I totally believe it works. I dowsed my own well, and in my case, it worked for me but I don't have a good answer for how it works. I took two equal lengths of 12 gauge copper wire, bare with no jacket or insulation on them, and bent them into L's. Off I went. Seeing those dowsing rods move in my hands gave me goose bumps. I marked a big orange x on the ground where my dowsing rods crossed, and approached the spot from several directions, and the rods kept crossing over that spot. It was kinda spooky to take a step forward over the spot, the rods cross, then take a step backwards, and the rods uncrossed, over and over and over. When the well drillers showed up, I pointed to the location, and the guy said "Why there? was it dowsed?" I said yes. I didn't tell him I did it. Admittedly I was nervous, because well drillers charge by the foot, so I'm thinking about the hundreds of dollars which turned into thousands of dollars as they kept screwing 20ft lengths of drill pipe together and keep drilling. At about 190-200ft they hit water, and an ocean of it. I have a thread about my well drilling here:
3 days ago
The symptom you describe of having a hot pulse then weak pulses and again at some point later a hot pulse is the exact description of what I had going on with my fence a few years ago. The pulse energy on my fence tester went in a repeating cycle; a good hot 10kv pulse, then a couple weak ones, then nothing, then a good hot 10kv again, and repeat. I even had a buddy, who farms, has electric fences, and happens to be an electrical engineer come over. We tested the battery, energizer, ground, all good. It turned out, on my fence, the bottom poly wire had slipped off the fiberglass post and was barely touching the metal spike in the soil. I shimmied it off the metal post spike and back onto the fiberglass post, and problem solved.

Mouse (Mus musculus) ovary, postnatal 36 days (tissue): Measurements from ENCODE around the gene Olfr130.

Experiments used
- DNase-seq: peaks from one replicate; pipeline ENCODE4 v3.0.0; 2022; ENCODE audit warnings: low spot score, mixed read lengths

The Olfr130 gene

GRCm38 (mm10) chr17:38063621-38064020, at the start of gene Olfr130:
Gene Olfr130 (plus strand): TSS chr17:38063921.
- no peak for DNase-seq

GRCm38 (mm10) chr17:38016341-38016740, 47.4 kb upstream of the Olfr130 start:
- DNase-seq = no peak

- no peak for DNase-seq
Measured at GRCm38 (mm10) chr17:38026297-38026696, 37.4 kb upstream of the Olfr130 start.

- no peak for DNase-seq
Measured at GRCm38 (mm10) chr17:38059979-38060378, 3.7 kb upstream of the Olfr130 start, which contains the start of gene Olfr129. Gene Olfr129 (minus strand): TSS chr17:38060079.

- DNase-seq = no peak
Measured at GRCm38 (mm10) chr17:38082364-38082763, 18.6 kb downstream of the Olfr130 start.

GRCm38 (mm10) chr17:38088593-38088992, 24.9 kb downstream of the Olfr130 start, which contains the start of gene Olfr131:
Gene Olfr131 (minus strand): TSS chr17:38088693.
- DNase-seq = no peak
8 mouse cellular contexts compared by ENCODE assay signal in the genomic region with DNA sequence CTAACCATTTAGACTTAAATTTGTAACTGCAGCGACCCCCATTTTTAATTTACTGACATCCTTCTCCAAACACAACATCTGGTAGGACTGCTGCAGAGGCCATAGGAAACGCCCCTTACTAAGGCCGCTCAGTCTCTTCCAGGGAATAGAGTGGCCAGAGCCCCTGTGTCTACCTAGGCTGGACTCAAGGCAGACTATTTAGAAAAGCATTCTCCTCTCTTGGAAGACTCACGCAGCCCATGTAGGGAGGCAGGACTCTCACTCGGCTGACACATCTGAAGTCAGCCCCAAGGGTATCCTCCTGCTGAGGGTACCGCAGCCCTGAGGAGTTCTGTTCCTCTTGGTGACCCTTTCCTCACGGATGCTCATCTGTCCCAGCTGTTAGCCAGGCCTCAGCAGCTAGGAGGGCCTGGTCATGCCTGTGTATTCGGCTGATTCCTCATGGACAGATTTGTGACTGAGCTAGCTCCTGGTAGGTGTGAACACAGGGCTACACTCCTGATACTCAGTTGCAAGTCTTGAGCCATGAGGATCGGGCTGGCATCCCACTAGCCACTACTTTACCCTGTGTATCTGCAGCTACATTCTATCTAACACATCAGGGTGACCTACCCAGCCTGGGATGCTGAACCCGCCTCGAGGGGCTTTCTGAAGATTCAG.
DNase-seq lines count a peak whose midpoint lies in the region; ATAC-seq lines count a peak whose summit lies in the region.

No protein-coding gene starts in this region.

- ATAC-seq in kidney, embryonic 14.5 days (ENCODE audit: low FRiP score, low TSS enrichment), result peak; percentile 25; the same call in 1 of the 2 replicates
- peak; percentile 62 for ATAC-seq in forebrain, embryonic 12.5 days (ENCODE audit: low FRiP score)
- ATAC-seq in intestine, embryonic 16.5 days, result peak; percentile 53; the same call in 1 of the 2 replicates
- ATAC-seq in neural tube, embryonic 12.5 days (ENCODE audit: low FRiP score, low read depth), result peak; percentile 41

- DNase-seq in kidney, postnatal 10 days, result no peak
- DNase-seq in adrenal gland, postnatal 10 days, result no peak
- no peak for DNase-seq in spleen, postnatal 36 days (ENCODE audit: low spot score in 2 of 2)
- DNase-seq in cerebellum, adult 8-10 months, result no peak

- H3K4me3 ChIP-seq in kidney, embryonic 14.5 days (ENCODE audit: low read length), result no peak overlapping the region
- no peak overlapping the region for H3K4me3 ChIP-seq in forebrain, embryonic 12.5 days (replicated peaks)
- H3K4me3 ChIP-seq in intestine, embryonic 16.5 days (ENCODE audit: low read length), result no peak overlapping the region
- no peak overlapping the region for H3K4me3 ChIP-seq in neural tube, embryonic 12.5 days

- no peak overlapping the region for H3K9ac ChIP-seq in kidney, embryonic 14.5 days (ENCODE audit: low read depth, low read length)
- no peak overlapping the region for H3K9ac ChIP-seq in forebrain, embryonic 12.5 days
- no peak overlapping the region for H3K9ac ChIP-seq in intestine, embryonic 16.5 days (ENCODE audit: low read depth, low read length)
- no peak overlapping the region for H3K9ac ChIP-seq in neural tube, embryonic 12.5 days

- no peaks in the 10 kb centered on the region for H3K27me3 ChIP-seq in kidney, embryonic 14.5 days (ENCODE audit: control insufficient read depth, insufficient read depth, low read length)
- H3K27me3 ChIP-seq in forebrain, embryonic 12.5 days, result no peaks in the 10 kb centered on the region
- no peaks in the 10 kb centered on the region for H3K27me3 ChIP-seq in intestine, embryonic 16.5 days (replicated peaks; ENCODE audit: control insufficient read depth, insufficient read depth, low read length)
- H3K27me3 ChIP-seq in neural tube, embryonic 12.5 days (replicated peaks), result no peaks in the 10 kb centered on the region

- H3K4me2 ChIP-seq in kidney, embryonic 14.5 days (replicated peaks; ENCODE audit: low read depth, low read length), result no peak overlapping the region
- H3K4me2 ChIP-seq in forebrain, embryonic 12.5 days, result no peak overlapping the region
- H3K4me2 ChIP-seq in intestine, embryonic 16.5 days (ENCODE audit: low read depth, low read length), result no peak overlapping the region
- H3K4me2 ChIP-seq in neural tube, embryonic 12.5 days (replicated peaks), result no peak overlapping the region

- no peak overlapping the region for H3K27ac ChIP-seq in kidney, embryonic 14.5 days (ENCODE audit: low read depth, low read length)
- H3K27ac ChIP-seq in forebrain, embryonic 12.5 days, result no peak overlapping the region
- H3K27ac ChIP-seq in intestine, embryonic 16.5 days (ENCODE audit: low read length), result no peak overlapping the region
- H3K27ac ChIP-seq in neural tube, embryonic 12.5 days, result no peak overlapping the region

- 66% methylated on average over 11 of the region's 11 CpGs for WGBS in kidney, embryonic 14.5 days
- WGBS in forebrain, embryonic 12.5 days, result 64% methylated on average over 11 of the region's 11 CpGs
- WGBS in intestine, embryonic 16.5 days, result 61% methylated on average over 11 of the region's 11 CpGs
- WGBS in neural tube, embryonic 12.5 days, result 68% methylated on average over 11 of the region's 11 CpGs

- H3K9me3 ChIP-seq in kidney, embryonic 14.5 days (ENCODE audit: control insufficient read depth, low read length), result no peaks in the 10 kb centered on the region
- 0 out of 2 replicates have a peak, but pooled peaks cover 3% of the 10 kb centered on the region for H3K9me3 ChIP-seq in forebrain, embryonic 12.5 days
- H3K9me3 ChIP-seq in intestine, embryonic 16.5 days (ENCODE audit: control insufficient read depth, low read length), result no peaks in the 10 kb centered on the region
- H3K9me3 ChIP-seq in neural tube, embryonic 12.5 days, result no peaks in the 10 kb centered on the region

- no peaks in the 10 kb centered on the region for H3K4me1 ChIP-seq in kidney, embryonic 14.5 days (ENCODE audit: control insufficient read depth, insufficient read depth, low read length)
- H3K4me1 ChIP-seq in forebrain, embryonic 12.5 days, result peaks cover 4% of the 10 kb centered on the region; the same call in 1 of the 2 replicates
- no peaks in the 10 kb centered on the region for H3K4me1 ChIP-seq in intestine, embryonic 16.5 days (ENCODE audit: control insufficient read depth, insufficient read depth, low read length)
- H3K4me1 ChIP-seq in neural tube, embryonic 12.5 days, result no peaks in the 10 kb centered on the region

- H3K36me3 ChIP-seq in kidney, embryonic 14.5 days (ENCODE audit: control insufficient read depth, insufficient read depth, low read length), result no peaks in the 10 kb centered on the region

If I read everything correctly, it sounds like your grounding, 8' high main hot wire and energizer are all working properly, and problems only occur when lower strands are connected. I suspect either something is unknowingly being grounded somewhere, or, one of the switches or disconnects is functioning poorly and not allowing the hot pulse to get through to the other side of the switch. The other thing that comes to my mind is 6 joules is not enough. It may be plenty for the main hot wire, and is why when it's tested it shows a good zap, but adding more and more conductor weakens the pulse.
3 days ago
Hey Mel, welcome to Permies.

I think your approach with the compost & manure and cover crops is great, and I want to mention that dolomite is very unlikely to help your soil situation and here's why. Dolomite has magnesium in it, and magnesium makes soil particles, the colloids, stick together. Regular lime, or even calcitic lime, will yield much better results helping loosen up the soil. It's the calcium in lime that loosens soil colloids and keeps them from sticking together. Gypsum is another great resource to use to get calcium into a soil, and it will not have a pH adjusting affect like lime will. With your soil's pH at 5.5, it's perfect for plants that need acidic conditions, like blueberries. It's not ideal for other plants, such as most garden veggies like beans, tomatoes, melons, etc., that grow better in and prefer a less acidic soil with a pH of somewhere like 6.5. Hope this helps!
4 days ago
After some googling on the internets, I think J Davis is right, and my memory is unreliable, and I believe picture #9 is indeed johnson grass.
5 days ago